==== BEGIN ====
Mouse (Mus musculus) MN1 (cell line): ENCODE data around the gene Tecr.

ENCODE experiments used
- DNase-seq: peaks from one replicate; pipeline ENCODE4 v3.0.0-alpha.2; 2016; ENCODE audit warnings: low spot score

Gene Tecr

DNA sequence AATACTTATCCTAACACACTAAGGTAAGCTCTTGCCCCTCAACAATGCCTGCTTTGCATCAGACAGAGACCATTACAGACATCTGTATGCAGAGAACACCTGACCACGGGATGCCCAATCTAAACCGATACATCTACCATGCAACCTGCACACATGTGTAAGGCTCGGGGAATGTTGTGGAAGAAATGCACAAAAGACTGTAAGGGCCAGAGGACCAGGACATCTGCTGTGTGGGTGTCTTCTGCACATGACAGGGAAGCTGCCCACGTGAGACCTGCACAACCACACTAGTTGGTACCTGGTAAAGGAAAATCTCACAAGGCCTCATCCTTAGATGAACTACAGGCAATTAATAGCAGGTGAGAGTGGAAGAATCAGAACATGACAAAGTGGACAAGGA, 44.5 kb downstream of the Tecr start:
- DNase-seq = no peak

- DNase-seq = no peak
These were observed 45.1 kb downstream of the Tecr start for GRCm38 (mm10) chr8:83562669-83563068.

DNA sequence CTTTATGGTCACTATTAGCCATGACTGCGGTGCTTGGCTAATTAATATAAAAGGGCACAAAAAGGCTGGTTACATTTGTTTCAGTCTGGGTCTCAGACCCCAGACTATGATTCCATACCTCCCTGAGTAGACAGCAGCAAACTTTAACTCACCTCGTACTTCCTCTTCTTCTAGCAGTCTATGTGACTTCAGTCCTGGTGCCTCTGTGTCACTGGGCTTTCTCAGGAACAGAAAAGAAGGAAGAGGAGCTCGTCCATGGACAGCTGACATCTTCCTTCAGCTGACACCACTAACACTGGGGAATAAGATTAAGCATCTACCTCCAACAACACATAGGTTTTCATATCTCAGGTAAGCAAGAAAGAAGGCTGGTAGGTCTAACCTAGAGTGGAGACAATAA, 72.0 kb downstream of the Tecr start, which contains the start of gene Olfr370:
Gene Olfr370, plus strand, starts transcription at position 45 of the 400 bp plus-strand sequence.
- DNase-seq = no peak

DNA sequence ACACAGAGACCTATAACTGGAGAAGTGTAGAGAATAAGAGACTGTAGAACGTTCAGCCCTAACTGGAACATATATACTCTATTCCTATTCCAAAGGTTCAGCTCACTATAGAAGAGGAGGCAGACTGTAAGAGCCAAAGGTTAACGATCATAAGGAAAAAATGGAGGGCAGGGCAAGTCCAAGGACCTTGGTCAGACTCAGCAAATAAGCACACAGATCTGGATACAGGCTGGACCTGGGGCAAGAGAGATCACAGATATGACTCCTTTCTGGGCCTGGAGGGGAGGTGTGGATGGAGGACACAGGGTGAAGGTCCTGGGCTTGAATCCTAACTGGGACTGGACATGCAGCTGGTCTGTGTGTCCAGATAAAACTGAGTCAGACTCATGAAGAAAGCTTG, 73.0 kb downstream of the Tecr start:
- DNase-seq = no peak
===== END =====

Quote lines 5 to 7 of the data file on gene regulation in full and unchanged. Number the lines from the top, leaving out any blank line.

DNA sequence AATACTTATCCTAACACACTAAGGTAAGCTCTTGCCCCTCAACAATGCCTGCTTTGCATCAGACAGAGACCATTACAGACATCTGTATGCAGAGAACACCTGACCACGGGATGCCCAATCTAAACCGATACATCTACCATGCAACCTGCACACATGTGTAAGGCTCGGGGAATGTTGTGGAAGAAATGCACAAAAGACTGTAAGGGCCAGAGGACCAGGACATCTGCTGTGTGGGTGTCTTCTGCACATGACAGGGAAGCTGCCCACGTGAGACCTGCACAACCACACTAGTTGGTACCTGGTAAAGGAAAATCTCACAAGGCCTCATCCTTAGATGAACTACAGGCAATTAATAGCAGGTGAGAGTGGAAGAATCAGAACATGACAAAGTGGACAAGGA, 44.5 kb downstream of the Tecr start:
- DNase-seq = no peak

- DNase-seq = no peak